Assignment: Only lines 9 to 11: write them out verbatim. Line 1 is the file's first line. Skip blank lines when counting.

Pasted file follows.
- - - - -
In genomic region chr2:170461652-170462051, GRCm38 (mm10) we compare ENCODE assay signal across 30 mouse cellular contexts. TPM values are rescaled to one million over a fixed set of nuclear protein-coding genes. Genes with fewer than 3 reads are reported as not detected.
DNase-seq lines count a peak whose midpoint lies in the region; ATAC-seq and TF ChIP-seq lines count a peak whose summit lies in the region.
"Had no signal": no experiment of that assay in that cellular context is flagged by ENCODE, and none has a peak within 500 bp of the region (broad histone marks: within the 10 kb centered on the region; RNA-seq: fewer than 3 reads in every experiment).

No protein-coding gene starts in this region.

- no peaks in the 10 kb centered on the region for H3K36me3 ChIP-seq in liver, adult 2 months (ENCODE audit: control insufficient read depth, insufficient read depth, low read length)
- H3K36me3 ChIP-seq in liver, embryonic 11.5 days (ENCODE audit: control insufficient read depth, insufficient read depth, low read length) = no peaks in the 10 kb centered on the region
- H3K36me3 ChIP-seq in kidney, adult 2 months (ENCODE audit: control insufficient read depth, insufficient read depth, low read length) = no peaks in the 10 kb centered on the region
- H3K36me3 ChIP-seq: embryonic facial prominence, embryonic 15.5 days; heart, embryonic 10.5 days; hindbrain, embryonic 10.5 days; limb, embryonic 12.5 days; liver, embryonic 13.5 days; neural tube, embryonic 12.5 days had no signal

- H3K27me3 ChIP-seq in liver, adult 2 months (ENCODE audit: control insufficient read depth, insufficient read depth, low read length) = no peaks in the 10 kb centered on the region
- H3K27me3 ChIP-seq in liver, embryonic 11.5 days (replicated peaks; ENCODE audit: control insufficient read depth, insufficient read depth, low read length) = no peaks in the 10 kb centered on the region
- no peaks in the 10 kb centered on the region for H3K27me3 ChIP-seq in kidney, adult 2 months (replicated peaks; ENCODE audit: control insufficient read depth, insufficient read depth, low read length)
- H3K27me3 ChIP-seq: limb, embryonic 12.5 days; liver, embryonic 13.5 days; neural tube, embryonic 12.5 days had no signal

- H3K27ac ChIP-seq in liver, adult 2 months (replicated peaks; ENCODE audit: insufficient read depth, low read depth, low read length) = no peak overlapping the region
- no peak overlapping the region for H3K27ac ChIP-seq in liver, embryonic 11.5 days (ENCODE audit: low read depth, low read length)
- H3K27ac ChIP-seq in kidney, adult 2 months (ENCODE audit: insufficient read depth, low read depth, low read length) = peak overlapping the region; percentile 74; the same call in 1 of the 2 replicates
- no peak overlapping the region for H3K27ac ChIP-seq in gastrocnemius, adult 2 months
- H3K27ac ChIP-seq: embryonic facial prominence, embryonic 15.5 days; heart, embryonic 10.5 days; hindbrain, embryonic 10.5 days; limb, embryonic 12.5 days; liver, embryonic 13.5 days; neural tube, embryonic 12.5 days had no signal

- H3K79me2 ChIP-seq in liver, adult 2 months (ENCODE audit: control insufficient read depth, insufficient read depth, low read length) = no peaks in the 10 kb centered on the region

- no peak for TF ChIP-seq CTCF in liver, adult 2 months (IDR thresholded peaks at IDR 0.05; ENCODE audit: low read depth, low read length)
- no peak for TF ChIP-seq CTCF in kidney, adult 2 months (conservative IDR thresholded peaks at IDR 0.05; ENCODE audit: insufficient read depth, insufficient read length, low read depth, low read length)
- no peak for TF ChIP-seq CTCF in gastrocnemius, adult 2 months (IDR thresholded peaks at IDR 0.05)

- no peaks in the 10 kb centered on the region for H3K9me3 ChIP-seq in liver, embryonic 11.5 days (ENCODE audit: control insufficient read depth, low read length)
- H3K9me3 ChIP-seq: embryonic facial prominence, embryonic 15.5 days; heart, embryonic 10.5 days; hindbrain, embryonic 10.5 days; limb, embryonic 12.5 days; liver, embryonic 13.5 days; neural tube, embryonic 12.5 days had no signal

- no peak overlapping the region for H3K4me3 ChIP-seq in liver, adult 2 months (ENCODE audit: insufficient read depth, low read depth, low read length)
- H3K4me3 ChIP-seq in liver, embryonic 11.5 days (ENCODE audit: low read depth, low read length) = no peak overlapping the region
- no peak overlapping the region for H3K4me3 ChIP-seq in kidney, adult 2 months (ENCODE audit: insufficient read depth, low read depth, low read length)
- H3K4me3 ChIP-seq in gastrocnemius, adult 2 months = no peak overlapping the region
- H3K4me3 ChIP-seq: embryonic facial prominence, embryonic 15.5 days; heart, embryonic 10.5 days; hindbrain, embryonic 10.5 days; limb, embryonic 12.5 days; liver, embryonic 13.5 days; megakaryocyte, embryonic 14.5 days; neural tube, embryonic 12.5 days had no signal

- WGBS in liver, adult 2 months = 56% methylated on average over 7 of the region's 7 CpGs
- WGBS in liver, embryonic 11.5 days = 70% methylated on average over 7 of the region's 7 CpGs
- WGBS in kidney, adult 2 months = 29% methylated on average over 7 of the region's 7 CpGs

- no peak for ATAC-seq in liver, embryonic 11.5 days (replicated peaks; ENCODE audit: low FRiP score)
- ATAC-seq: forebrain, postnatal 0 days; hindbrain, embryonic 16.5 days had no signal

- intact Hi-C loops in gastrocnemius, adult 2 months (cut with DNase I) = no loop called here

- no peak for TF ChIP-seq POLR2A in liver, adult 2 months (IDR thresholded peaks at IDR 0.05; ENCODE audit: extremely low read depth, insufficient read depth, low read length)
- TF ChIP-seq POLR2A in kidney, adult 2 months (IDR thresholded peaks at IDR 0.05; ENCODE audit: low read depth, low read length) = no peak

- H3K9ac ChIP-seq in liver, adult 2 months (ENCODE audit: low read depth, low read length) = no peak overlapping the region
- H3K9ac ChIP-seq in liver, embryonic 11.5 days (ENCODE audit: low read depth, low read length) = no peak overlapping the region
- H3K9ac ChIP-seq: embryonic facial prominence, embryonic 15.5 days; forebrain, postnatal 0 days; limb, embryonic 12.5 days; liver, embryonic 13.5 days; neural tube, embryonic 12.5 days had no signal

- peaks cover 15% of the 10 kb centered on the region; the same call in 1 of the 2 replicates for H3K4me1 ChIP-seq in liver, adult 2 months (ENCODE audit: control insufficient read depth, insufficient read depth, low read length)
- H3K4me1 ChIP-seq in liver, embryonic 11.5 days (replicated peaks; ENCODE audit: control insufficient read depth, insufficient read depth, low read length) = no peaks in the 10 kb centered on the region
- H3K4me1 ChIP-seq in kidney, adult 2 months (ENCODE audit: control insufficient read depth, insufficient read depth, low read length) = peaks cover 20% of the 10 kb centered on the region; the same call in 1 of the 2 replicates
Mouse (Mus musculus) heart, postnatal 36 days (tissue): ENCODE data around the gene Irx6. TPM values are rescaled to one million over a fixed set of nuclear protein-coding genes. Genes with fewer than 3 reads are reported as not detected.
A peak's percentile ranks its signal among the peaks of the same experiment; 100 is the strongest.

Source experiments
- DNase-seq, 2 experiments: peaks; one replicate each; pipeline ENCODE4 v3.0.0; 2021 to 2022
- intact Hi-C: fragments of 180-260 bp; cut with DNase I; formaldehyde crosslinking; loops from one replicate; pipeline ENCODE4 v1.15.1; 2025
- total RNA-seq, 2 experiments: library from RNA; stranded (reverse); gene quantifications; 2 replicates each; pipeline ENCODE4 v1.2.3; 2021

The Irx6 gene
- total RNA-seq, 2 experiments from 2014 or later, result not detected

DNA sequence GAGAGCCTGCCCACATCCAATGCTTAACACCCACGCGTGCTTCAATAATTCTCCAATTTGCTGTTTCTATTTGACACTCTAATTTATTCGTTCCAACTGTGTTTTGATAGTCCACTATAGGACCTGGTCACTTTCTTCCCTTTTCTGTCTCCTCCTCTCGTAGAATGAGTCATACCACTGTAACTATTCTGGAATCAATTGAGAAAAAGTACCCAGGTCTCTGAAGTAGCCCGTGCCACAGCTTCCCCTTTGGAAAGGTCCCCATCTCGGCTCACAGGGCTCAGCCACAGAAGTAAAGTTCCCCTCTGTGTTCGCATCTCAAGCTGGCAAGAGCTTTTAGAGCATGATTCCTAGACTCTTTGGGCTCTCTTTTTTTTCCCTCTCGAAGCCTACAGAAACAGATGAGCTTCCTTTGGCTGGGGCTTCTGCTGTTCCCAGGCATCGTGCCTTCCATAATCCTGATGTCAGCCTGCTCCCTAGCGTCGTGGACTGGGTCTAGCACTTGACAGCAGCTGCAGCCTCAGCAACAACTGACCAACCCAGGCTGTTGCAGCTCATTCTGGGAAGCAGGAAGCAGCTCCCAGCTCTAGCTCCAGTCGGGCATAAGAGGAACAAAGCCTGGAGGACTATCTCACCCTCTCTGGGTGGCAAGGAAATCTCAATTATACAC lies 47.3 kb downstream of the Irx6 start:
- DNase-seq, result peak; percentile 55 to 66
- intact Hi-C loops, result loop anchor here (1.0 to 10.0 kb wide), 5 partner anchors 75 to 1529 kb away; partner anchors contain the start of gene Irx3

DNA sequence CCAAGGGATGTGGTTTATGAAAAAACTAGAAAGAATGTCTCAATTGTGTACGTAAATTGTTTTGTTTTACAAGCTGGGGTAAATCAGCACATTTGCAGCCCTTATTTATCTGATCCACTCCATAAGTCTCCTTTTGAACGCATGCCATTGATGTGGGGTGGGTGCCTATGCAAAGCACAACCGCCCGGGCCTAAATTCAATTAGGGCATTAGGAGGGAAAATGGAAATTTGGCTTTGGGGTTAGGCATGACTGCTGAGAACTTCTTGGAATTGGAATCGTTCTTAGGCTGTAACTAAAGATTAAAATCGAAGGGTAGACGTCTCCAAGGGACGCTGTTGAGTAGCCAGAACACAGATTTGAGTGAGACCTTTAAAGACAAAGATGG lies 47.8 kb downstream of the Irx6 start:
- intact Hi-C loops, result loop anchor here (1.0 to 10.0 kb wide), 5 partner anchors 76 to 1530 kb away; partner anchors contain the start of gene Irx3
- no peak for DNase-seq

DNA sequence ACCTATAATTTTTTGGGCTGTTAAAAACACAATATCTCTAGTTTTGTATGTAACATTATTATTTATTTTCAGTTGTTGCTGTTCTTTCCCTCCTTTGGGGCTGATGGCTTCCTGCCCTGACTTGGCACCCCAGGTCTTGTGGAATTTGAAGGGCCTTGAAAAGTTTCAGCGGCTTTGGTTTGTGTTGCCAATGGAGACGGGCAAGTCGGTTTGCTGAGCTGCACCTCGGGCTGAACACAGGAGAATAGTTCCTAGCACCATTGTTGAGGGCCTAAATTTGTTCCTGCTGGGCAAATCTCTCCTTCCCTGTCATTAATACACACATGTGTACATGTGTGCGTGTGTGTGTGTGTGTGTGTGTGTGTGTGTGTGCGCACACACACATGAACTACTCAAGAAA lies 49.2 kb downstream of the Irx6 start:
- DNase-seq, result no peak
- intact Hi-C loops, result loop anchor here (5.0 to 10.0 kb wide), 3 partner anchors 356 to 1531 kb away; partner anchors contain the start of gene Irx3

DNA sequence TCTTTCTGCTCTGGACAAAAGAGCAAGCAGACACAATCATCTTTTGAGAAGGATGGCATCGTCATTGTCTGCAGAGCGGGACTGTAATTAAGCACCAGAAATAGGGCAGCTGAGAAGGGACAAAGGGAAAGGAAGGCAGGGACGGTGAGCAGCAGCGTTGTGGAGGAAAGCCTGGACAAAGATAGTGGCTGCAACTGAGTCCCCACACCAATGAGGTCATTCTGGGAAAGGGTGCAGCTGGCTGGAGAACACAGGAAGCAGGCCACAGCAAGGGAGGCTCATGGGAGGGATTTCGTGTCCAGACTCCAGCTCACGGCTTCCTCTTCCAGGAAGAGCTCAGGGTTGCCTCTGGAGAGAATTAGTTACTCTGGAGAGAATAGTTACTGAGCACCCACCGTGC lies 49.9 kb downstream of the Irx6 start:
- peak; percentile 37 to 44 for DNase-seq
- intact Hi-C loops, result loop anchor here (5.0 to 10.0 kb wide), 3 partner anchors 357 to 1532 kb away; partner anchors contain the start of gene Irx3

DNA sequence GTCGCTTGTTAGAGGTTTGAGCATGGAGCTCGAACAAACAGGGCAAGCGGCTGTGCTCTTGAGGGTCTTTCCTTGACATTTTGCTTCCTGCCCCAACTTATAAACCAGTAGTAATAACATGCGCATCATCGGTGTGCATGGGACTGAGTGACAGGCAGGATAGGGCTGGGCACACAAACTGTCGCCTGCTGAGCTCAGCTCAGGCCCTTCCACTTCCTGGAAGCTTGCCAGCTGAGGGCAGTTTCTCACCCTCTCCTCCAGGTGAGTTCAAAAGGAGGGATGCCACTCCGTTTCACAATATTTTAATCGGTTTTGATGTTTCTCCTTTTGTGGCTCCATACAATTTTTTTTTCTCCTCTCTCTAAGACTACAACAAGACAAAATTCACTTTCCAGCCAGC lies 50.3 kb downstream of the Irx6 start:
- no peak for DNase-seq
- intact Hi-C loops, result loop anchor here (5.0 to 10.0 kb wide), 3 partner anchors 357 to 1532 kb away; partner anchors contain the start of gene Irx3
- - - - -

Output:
- H3K27me3 ChIP-seq in liver, adult 2 months (ENCODE audit: control insufficient read depth, insufficient read depth, low read length) = no peaks in the 10 kb centered on the region
- H3K27me3 ChIP-seq in liver, embryonic 11.5 days (replicated peaks; ENCODE audit: control insufficient read depth, insufficient read depth, low read length) = no peaks in the 10 kb centered on the region
- no peaks in the 10 kb centered on the region for H3K27me3 ChIP-seq in kidney, adult 2 months (replicated peaks; ENCODE audit: control insufficient read depth, insufficient read depth, low read length)